Yes, I am fired up today! I have some things to tell small-town America…things they might not want to read. Let me preface my remarks by stating very clearly: I love living in my small, rural town. It is a great place to raise my daughter, and we feel safe here. I appreciate all the kindness from the people in this Nebraska town. Thank you for accepting us.
This should come as no surprise to people who know me in this town, but I have to say it all anyway. I ask your indulgence. I am a Spanish teacher. I live and breathe the language. I was actually HIRED to speak Spanish and to teach it to your children and grandchildren. The reality is that when I see one of my students around town, I may actually speak to the student (gasp!) IN SPANISH. You should be proud when your student answers in Spanish–or even if the student gives an answer in English that shows he or she understood my comment! The absolute wrong thing to do is tell me to speak English because I’m in America. Why? Keep reading.
My job is to broaden my students’ horizons and to teach them the joy of speaking a second language. It allows the students to experience other cultures and think in different ways. I would also like to point out something you may not realize—the United States does not have an official language. The reality is that America is home to many cultures and languages. Your language is not the ONLY language. Your way, my friend, is not the ONLY way. Your beliefs are not the ONLY beliefs. My job is to help small-town students be ready to move from life in rural America (where people are mostly similar) to a global environment where speaking English and Spanish (or French, Chinese, etc.) could make the difference in dollars later.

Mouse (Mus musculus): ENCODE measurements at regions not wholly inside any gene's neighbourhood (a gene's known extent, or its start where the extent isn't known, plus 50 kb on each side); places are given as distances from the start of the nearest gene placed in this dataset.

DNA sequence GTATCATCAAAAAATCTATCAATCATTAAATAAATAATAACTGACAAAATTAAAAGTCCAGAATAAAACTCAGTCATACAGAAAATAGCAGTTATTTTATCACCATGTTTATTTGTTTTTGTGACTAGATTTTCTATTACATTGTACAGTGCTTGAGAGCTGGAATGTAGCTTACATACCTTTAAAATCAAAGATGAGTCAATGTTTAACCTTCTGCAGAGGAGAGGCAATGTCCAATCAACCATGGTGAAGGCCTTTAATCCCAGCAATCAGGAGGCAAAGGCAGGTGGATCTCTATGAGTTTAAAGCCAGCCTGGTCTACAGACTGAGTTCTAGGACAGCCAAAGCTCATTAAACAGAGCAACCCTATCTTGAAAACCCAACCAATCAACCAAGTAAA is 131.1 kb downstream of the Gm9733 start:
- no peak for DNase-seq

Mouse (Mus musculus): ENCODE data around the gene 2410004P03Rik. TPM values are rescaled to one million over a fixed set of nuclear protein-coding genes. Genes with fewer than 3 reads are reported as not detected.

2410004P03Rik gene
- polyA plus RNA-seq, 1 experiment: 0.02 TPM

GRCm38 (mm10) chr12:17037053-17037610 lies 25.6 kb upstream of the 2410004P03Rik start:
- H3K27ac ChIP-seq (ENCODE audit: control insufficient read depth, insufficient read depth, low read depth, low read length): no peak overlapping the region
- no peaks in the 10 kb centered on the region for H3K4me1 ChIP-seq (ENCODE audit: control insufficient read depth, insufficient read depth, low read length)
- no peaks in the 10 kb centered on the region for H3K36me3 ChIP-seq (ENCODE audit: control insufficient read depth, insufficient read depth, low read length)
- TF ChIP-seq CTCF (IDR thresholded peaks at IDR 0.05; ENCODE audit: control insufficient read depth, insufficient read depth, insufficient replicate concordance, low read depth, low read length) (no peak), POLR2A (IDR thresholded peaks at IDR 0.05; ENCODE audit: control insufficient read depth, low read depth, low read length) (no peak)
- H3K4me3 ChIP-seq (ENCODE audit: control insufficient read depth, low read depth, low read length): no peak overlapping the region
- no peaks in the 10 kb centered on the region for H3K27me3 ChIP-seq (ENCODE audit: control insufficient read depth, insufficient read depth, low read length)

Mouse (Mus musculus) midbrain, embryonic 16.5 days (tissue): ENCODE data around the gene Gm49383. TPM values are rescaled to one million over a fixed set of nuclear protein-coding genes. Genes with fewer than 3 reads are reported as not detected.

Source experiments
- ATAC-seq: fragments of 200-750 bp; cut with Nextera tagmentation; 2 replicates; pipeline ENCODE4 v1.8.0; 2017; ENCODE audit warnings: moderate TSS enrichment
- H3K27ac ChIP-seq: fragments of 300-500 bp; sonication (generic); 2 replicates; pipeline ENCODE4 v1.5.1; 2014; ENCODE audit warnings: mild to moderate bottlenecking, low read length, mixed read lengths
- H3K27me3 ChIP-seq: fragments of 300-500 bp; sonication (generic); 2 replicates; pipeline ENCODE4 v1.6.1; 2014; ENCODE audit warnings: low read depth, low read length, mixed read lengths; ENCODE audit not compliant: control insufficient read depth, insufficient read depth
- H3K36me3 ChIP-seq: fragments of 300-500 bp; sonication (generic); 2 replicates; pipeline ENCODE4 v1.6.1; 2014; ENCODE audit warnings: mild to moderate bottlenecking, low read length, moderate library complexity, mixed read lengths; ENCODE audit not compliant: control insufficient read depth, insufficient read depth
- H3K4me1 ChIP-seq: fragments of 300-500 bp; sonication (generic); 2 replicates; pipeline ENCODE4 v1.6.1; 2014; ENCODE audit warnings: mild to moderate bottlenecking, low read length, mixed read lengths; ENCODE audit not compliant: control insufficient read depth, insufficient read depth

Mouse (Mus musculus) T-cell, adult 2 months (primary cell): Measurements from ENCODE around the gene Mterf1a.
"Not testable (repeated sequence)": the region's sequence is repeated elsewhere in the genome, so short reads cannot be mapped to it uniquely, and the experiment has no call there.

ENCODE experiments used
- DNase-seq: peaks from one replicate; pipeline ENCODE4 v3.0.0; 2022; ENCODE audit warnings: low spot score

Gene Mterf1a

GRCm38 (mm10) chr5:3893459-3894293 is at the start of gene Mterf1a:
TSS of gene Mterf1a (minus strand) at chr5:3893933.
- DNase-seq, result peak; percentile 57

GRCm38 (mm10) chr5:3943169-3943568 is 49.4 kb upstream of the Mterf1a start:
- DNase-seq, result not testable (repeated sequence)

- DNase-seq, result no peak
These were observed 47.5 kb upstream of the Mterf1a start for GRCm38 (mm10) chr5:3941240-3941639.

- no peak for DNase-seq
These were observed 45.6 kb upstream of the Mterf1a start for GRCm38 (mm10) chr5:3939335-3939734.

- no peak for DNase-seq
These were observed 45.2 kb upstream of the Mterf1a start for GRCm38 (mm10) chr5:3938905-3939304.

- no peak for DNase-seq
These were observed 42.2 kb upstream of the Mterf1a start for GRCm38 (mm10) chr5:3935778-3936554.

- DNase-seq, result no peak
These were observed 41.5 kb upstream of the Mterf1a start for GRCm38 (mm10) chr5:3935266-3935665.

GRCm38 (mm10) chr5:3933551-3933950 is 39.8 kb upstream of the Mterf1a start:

If you are uncomfortable with my language skills, ask yourself why. What hidden issues do YOU have that make you feel that way? What prejudices do YOU have in your heart of hearts? Are you afraid you are the topic of discussion if you don’t understand the conversation? (I can assure you, that is usually not the case; it’s human nature to feel that way.)
A short while ago, some community members were upset that my students can recite the Pledge of Allegiance in Spanish. Why? Shouldn’t the focus really be on the honor and commitment of people to the flag no matter what language is used? I received a kind, supportive email from a veteran in our community who believes the language isn’t as important as the respect given to the flag. He is one of our nation’s heroes because he served the United States with honor and pride. Other community members might view me as unpatriotic because we say the Pledge in Spanish, but it’s not the case. My students willingly make cards for deployed servicemen and women, so your argument is not a valid one. My classes even have two adopted Spanish-speaking soldiers. Everything we do is somehow related to my subject matter whether it’s saying the Pledge or making cards to send. The sentiment is more important than the language. Do us all a favor and focus on the big picture. Understand that I care about your children, and I want them to learn as much as possible. I want them prepared for a bright future. Only education across the curriculum can do that. Trust me to DO MY JOB. After all, it’s why I was hired.
I think sometimes people just need something to complain about or they aren’t happy. My advice to those folks: pick a topic and go to it! It won’t keep me from doing my job anyway.
Reblogged this on Tips and Tricks and commented:
My grandfather came to this country, from Norway, via the Hudson Bay. Before the turn of the century, (the last one). My father graduated High School (Lincoln High School, Thief River Falls, MN. Before he died, he confided in me just how proud he was of being an American, a WWII veteran, a union steward (ITU – AFL-CIO). Yet, he still thought, in Norwegian. He was most proud of my sister and I, for thinking in English. There is nothing wrong with learning a new language, as long as you learn English, first.